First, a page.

, or does the customer

That would be the case most of the time.
In

120/240 or 208Y/120. It's the choice of the customer. Both are common. The 208Y/120 probably is more often used.
Straight 120 isn't that common, except where the load would be extraordinarily small, a single outlet for example. 120V is common in control circuits on the other hand. The higher voltages are not permitted in control wiring.
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And just think. You don't even need to be licensed. Wonder when blighty will be like this - probably the year NEVER. Unless your claiming asylum that is!!
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On 10 Oct 2006 12:04:36 -0700 snipped-for-privacy@mail.croydon.ac.uk wrote: | snipped-for-privacy@ipal.net wrote: | |> It's probably a lot more about the common practices. Electrons don't care |> about the color of insulation. But installation practices sure do in both |> countries. And the colors are different. Old habits might die hard. You |> might have to watch out for grounding that blue wire. | | Are you aware that our colours have recently changed? Red, yellow and | blue have now become brown, black and grey (don't blame me, I didn't | choose the colours!) black has become blue. That means that what used | to be a phase colour (blue) is now neutral, and what used to be neutral | (black) is now a phase. A special warning label, I don't know the | exact wording, has to be placed on any installation where both old and | new colours are found together.
Well, then I was right, at least with respect to the new colors. I just don't know if the OP worked with the new colors or the old ones. If he did work with the new ones, he might well bond the blue wire to ground, which would be wrong here, but right there.
| I'm not an electrician, but I'm amazed at how much difference the is | between the two countries; It's difficult to find things that are the | same. With the exception of the new European harmonised colours it | does seem to me that things are much simpler here than they are over | there, where things really do seem over-complicated. To start with, | take Voltage; over here, unless you're running something really big, | like a steelworks or an electric railway, it's 415 phase to phase, 240 | phase to neutral (I should call it 400 and 230 now, but old habits die | hard, and nothing's really changed). Over there it's 120, 208, 240, | 277, 347, 480 or 600; have I missed any out? It can be wye (we would | call it star) or delta. If it's delta it can be that strange | centre-grounded system where two of the wires are 120 to ground, and | the third is 208, so the three phases are not all the same. Then what | on Earth is open delta? I've heard of it, but I've never found anybody | who can tell me what it is.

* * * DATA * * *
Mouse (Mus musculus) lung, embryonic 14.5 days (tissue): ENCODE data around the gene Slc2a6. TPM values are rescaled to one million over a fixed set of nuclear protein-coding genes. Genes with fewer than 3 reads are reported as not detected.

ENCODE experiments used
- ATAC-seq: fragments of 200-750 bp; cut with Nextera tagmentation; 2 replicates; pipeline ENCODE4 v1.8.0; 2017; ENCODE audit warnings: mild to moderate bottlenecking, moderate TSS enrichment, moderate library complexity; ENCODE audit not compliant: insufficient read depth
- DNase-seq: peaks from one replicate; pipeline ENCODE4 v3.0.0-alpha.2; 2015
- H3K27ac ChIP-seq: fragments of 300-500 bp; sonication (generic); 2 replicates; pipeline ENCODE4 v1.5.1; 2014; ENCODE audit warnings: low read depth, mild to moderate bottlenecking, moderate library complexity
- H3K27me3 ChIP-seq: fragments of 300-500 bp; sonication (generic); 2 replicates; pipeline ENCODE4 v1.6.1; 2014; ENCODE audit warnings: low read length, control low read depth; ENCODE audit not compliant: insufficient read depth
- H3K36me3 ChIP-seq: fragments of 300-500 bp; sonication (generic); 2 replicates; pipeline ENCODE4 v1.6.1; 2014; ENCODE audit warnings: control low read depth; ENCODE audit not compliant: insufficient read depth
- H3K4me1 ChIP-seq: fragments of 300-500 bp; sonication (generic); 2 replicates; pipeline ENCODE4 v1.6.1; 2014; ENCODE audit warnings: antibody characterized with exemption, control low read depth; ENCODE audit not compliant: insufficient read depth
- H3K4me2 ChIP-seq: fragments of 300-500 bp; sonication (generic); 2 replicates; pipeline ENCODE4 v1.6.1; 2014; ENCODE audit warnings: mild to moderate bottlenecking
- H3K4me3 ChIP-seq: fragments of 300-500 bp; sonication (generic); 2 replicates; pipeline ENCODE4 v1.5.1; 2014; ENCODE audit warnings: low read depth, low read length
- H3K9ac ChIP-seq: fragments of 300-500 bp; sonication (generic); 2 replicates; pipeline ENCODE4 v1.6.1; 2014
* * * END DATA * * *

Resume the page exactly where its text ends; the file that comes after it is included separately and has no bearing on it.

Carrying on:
Open delta is delta with one of the windings missing. You still get the same voltage at the same phase across the points with the missing winding, but you are getting it from the other two windings. One advantage of open delta is it won't backfeed. But then, that's an advantage wye/star, too. You have to derate open delta because all three phases are pulling from just 2 windings.
Yes, it is a complex mess of voltages over here. Some old guy that was messin' with light bulbs over 100 years ago decided to split the circuit in half at 110 volts because it made his bulbs last longer. He could have used the 127 volts that was there in the star 220/127 volt systems, except for the fact that he was dead set on using DC instead of AC.
I'd be just as happy if they would switch all the power here to 480/277. Of course doing that today would be such a mess. They wouldn't be able to get rid of the 120 volt stuff for many decades. But at least incandescent lights could be run on 12 or 24 volts very effectively, and fluorescent could be run on 277 directly.
The 208 volt thing is a messy issue. Many offices, as well as apartments in large buildings, have that instead of 240. Unless you change out the burner elements, expect it to take a bit longer for the water to boil at the highest temperature (though at lower settings, it's thermostat driven, so it just changes how long the element stays on).
BTW, if you took a transformer designed for 480 or 277 volts at 60 Hz, and wanted to run it at 50 Hz, guess what the voltage would then have to be. Yup, 400 or 230. I bet that's not a coincidence.